Sunday, April 4, 2010

Climate Change is Simply Natural and Disaster isn't Imminent

Dr. Richard Lindzen's OpEd Published today:

The IPCC's claim that most of the warming since the 1950s is because of man assumed that current models adequately accounted for natural internal variability. The failure of these models to anticipate that there has been no statistically significant warming for the past 14 years or so contradicts this assumption.

However, the modelers chose not to stress this. Rather, they suggested that the models could be further corrected, and that warming would resume by 2009, 2013, or even 2030.

Global warming enthusiasts have responded to the recent absence of warming by arguing that the past decade has been the warmest on record. We are still speaking of tenths of a degree, and the records have come into question. But since we are, according to these records, in a relatively warm period, it is not surprising the past decade was the warmest on record.

Given that the evidence suggests that anthropogenic warming has been greatly exaggerated, so is the basis for alarm. But this basis would be weak even if anthropogenic global warming were significant. Polar bears, arctic summer sea ice, regional droughts and floods, coral bleaching, hurricanes, alpine glaciers, malaria, etc., all depend not on GATA, but on a regional variables including temperature, humidity, cloud cover, precipitation, direction and magnitude of wind, and the state of the ocean.
This is not to say disasters will not occur as they always have. Fighting global warming with symbolic gestures certainly will not change this. However, history tells us that greater wealth and development can profoundly increase our resilience.

One may ask why there has been the astounding upsurge in alarmism in the past four years. When an issue such as global warming is around for more than 20 years, agendas are developed to exploit it. The interests of the environmental movement in acquiring power, influence and donations are reasonably clear.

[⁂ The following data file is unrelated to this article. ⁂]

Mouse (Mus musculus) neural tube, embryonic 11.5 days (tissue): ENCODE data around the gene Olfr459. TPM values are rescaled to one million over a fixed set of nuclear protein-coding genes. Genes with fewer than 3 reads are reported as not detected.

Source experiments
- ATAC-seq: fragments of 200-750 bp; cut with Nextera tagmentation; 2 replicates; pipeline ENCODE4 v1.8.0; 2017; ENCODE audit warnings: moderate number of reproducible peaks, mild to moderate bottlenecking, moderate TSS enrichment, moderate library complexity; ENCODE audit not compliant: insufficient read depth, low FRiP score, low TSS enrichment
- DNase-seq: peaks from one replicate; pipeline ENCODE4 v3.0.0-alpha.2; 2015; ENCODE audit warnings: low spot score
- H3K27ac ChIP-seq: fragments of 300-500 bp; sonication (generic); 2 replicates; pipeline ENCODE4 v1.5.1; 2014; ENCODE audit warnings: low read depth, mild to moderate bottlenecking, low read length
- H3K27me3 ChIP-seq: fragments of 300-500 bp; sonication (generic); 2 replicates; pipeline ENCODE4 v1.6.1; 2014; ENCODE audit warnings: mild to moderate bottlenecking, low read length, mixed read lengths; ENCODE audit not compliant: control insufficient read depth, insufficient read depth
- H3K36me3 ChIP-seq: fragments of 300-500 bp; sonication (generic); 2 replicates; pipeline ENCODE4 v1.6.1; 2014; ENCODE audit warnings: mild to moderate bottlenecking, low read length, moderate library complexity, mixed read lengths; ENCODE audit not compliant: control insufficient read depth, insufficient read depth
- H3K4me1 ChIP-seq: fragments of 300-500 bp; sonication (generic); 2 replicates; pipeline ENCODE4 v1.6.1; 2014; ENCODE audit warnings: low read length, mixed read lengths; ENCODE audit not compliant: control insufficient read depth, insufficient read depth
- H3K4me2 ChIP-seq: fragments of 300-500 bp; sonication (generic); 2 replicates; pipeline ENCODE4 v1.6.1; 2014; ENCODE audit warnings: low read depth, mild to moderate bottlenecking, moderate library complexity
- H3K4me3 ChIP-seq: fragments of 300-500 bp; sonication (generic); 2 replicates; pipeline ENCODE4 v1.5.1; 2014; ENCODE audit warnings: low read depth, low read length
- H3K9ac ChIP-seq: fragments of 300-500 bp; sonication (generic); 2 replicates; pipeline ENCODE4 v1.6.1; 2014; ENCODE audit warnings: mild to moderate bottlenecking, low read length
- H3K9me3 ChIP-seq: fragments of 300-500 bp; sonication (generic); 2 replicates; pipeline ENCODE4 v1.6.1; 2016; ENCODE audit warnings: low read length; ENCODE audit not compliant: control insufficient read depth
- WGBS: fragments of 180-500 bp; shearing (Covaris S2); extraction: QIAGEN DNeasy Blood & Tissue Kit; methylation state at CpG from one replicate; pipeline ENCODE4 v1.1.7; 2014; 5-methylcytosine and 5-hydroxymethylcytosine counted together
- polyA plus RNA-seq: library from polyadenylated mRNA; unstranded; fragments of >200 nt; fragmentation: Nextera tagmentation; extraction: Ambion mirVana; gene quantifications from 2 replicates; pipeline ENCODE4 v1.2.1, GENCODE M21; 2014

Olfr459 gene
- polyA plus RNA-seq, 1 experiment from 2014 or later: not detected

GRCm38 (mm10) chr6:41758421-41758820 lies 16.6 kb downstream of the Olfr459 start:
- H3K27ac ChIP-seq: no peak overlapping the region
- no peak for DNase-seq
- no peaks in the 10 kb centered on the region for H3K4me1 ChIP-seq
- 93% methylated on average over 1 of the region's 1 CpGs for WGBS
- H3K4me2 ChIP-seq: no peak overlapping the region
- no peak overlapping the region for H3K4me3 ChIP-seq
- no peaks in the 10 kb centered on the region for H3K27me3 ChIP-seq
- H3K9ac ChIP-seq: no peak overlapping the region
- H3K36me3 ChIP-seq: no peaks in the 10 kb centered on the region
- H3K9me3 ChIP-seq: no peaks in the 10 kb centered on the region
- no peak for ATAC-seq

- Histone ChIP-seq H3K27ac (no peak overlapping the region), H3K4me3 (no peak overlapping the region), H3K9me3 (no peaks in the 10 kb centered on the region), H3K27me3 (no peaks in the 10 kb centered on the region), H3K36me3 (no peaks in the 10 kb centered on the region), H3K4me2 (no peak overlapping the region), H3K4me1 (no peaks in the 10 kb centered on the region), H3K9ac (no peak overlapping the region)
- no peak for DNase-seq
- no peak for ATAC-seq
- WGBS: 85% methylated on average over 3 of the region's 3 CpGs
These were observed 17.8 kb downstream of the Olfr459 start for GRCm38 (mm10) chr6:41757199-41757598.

So, too, are the interests of bureaucrats who seek control of carbon dioxide. After all, carbon dioxide is a product of breathing itself. Politicians see the possibility of taxation that will be happily accepted to save the earth. Nations see exploiting the issue to gain competitive advantages. So do private firms.

Take the case of Texas energy firm Enron. Before disintegrating from unscrupulous manipulation, Enron was one of the most intense lobbyists for the Kyoto Protocol. It had hoped to become a trading firm dealing in carbon-emission rights. This was no small hope. These rights are likely to amount to trillions of dollars, and the commissions will run into many billions.

It is probably no accident Al Gore is associated with such activities. The sale of indulgences is in full swing, with organizations selling offsets to one's carbon footprint while sometimes acknowledging that the offsets are irrelevant. The possibilities for corruption are immense.

Finally, there are well-meaning individuals who believe that in accepting the alarmist view of climate change, they are displaying intelligence and virtue. For them, psychic welfare is at stake.

Clearly, the possibility that warming may have ceased could provoke a sense of urgency. For those committed to the more venal agendas, the need to act soon, before the public appreciates the situation, is real. However, the need to resist hysteria courageously is equally clear. Wasting resources on symbolically fighting ever-present climate change is no substitute for prudence.

Dr. Lindzen is the Alfred P. Sloan professor of atmospheric science at the Massachusetts Institute of Technology.

Related: Dr. Richard Lindzen's Talk at Fermilab


  1. Geophysics is still physics. CO2 is at levels not seen for a long, long time. When they were at this level last time the earth was much hotter than today. You can dance around the issue with fancy graphs but the bottom line is CO2 will heat the earth even if we stop now. But we aren't going to stop because the public will never be convinced there is a problem. We'll probably punch through 1000 ppm between now and the year 2200 (which is only about 2.5 times the concentration we have now). At that concentration we will have barren hydrogen sulphide filled oceans.

    Enjoy the earth while it lasts folks.

  2. Anonymous:
    Simply not true - for a start go to and read about "similarities with our present world". Look at the graph showing an entire ice age with CO2 18 times higher than the present in Paleozoic time, and total lack of correlation of CO2 and temperature. In addition, there is plenty of evidence that the greenhouse effect is already near saturation now (watch the Miskolczi video on this page & read his paper & also look at the logarithmically declining spectroscopic effect. Read more posts on this blog for scores of other reasons why Lindzen is correct.